'Take the situation in the coal-mining regions,' Mr Yeltsin told a meeting of ministers and parliamentary leaders in the Kremlin. 'It is inadmissible to delay the payment of wages for several months. I am closely watching developments and the position of the labour unions. Emergency decisions must be made. Let those who delay the payment for coal and the payment of wages be the first to shoulder the responsibility.'
The Prime Minister, Viktor Chernomyrdin, echoed Mr Yeltsin in his speech, although it is widely believed that the conservative premier, who forced the President to drop two young monetarists from the cabinet earlier this year, is really calling the shots over economic policy now. 'Our choice is fairly limited,' said Mr Chernomyrdin. 'If we let inflation rip, we will end up in a spiral fall from which we will not be able to extract ourselves. But if we stop production we will end up with a seething country, collapse and chaos. Today's most important task is to walk literally along the edge of a razor, without falling to one side or the other.'
Yegor Gaidar, one of the reformists dropped from the cabinet, scoffed at this analysis, telling reporters: 'There is no such dilemma. Economic decline is by and large caused by our failure to adhere to tough monetary policies.'
Mr Chernomyrdin said he aimed to have inflation, now raging at a rate of 22 per cent a month, down to no more than 9 per cent by the end of the year. But industry could not be neglected, because production in many sectors was only half what it used to be four years ago. Statistics did not yet show much joblessness, but there was considerable hidden unemployment and mass redundancies loomed.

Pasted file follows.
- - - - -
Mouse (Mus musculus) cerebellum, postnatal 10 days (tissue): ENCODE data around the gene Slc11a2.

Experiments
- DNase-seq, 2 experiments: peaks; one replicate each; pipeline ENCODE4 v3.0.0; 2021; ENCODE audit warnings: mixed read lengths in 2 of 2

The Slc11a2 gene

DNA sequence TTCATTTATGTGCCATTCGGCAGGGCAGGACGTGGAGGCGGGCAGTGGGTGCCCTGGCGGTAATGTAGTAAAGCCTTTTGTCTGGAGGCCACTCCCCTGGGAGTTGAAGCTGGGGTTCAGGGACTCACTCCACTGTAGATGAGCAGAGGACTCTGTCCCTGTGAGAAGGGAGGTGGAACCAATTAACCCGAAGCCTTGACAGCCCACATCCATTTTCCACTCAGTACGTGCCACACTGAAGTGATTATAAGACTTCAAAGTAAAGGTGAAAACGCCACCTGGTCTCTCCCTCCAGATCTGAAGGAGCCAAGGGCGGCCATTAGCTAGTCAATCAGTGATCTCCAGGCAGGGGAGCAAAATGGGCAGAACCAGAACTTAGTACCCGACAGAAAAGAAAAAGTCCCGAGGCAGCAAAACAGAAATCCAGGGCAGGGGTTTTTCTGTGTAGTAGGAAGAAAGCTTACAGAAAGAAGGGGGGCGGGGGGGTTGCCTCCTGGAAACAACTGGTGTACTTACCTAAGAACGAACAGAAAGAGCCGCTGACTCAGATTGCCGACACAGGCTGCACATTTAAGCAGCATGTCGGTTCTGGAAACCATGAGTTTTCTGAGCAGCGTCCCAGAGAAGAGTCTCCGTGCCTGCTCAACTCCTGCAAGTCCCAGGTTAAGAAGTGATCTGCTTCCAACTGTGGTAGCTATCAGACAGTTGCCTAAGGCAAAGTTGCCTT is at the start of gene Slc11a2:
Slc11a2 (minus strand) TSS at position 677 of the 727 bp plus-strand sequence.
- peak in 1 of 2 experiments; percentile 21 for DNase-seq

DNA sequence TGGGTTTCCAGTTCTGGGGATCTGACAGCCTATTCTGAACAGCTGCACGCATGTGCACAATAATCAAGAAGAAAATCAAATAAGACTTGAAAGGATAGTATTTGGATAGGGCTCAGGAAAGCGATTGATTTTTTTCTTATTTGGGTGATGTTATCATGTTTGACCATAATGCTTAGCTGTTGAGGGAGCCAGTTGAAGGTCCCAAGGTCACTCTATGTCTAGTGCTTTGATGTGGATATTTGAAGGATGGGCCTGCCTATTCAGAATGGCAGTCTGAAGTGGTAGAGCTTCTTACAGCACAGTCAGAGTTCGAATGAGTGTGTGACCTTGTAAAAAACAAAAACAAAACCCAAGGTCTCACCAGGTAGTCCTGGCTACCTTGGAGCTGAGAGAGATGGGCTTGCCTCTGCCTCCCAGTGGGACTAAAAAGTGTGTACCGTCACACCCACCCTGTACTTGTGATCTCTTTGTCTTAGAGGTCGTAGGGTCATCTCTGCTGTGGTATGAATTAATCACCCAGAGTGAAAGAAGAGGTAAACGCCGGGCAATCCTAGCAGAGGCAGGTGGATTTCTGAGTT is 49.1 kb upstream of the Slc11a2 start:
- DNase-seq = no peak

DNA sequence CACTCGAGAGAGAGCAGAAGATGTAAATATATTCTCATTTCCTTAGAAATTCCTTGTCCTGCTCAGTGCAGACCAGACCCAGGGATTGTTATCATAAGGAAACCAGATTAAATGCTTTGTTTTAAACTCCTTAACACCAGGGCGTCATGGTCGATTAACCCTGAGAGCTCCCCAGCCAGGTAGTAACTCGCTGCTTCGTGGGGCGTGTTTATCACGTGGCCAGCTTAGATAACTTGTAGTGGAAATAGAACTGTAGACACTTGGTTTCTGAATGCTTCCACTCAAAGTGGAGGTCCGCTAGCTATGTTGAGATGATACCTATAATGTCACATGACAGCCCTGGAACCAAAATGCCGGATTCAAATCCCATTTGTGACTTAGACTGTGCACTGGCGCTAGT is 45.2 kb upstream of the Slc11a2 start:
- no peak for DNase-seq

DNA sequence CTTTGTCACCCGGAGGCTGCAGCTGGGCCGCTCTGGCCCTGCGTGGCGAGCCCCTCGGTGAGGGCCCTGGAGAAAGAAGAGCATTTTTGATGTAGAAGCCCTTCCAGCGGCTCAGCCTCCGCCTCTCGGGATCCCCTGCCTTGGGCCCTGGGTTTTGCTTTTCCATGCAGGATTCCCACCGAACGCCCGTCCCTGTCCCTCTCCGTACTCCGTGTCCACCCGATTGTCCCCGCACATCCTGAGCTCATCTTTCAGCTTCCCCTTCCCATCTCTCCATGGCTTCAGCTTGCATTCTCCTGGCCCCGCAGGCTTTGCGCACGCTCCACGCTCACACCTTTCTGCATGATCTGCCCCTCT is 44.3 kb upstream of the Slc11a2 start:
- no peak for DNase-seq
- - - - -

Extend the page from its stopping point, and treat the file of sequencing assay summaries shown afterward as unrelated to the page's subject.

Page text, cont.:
'However, there is no reason to draw hasty conclusions that a catastrophe is imminent or that reforms have stopped. A market already exists in Russia. Now the country must move on, taking into account the political and economic situation of today and learning from past mistakes,' the Prime Minister said.
On Thursday, the government approved a draft budget for 1994, envisaging a deficit of 61.5 trillion roubles ( pounds 25bn) or 10.2 per cent of GNP, compared with 10.5 per cent last year. But the question is: can the cabinet resist the demands that will inevitably come from the Communist and nationalist-dominated parliament to spend more public money?
Mr Chernomyrdin made clear that he intended to be tough with the agricultural lobby. Refuting press reports of planned farm subsidies worth 34 trillion roubles, he said: 'There is no such plan and there will not be. Support for the agrarian sector will remain at the same level as in 1993 and money will be handed out only when results are guaranteed and the purpose is completely clear.' He also called for more efficient tax collection, saying the state has been cheated of trillions of roubles.
The parliamentary deputies at the meeting received the speeches warmly, which bodes well for Mr Yeltsin's relations with the legislature, provided hardliners do not try to rock the boat again. The President was angry that the State Duma (lower house) amnestied his jailed enemies last week, and repeated yesterday that he still regarded the decision as hasty and unconstitutional. But he indicated that he would not pursue the issue, preferring to look to the future. 'Today in Russia democracy means above all stability, order and co-operation,' he said.Reuse content